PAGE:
Yet we engage in harm reduction when it comes to needle exchanges and, strangely, the political party that was against those is for e-cigarettes, while the party that is on the other side wants any smoking cessation or harm reduction tool not controlled by pharmaceutical companies to be penalized.
The FDA is no help - it was recently revealed the Obama administration had been picking certain journalists for special briefings on an e-cigarette ruling they had already decided, so it may be too little too late for a small Ohio State study to analyze safety.
"The truth is there is just so much we don't know about these new products," said Peter Shields, MD, a thoracic oncologist, cancer control researcher and deputy director of The Ohio State University Comprehensive Cancer Center. "We have no idea where in the spectrum these are, in terms of safety. Are they like cigarettes, or nothing like cigarettes? Do they affect people the same if they've never smoked, or a lot worse? We need to figure this out."
Well, oncologists may be confused but toxicilogists know. Nicotine vapor has none of the 18 known carcinogens in cigarette smoke, it is just a nicotine delivery system. Some people are addicted, as they are to caffeine and video games. That does not make it harmful by default. On May 5, 2016, the U.S. Food and Drug Administration (FDA) extended its control to all tobacco products, including e-cigarettes, cigars, pipe tobacco. Prior to this, there were state laws prohibiting retailers from selling e-cigarettes, hookah tobacco or cigars to people under age 18 but the federal government had not been involved and aggressively sought authority over states.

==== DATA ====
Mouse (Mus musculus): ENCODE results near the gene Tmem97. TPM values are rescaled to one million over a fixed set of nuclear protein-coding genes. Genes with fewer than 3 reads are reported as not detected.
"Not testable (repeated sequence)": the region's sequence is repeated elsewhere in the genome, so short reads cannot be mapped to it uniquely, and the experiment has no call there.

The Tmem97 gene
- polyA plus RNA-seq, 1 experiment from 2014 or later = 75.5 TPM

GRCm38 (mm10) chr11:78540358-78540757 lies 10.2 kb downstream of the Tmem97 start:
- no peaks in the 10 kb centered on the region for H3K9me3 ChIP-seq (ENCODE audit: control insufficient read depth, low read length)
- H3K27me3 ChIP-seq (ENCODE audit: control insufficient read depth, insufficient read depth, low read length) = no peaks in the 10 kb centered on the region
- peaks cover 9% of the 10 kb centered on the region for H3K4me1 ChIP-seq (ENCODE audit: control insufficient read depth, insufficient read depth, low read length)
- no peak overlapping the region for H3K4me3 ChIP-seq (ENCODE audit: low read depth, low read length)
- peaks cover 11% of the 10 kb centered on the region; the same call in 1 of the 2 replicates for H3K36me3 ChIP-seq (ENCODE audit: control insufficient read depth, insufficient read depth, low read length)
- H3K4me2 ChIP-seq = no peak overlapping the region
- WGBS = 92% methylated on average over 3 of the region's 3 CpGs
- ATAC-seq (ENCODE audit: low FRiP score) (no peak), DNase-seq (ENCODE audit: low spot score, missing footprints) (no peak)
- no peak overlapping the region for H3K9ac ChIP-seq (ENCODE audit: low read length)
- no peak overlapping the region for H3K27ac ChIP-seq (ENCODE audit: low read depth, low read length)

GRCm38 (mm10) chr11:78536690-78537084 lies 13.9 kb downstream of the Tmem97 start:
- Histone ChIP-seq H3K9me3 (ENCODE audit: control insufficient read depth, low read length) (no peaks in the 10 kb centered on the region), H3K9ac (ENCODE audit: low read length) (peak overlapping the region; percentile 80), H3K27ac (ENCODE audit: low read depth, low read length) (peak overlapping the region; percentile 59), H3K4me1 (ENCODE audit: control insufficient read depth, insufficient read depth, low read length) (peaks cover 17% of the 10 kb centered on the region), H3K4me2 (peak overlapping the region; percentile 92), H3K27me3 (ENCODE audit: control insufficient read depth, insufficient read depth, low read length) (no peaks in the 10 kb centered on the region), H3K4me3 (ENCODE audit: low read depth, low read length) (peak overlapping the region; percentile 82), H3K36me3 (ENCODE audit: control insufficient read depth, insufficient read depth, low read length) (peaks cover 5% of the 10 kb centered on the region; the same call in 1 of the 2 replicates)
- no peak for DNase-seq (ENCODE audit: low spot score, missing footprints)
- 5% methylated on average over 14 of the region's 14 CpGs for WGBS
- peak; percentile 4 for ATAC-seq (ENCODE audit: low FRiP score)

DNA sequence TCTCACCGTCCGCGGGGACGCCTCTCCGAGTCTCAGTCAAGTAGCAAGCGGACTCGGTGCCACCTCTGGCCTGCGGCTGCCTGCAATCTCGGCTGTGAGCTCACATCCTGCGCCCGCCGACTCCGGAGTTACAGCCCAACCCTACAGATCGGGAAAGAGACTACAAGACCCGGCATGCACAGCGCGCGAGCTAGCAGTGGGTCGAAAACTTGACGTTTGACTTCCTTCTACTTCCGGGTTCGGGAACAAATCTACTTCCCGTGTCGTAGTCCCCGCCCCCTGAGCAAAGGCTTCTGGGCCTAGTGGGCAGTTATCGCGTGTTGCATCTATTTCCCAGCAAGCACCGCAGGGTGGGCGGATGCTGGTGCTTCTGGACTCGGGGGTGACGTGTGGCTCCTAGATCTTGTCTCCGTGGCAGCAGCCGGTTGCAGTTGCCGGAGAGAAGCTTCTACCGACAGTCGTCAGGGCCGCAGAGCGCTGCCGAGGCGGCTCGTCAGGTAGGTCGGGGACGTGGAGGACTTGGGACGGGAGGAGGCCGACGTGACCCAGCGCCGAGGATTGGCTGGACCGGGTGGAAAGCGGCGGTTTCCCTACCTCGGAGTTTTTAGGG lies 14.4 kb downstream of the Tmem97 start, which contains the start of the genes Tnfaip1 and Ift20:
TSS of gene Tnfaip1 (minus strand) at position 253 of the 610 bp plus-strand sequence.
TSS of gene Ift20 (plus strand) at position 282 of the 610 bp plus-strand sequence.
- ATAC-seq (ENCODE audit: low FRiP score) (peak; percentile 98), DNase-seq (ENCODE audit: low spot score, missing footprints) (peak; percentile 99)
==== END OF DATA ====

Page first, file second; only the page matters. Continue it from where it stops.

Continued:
"There is minimal data available regarding the direct health effects of e-cig use or vaping, but these products have gained rapid popularity among existing smokers and non-smokers alike, including young adults," says Shields. "We are concerned that people assume these products have fewer negative health effects as compared with cigarettes and other tobacco products. The reality is that they are still a tobacco product and people are still inhaling potentially harmful chemicals. They should not be considered a 'safer' option until science has the opportunity to catch up with the consumer market."
Yet surveys show that the number of "nicotine naive" smokers - those who never smoked but took up e-cigarettes - is tiny, outside teen rebellion that has taken hold because the government is against e-cigarettes.
Ongoing Clinical Studies Evaluate Health Impact The OSUCCC is recruiting healthy volunteers who currently use tobacco products for two clinical studies underway to evaluate the health effects of electronic cigarettes (known as "e-cigs" or "vaping") and other tobacco products.
Evaluating the Effects of E-Cig Use on Lung Health
The OSUCCC - James is recruiting about 60 current cigarette smokers, e-cig users, smokeless tobacco users, and non-smokers for this pilot study aimed at understanding whether e-cig use impacts lung health differently than traditional cigarettes.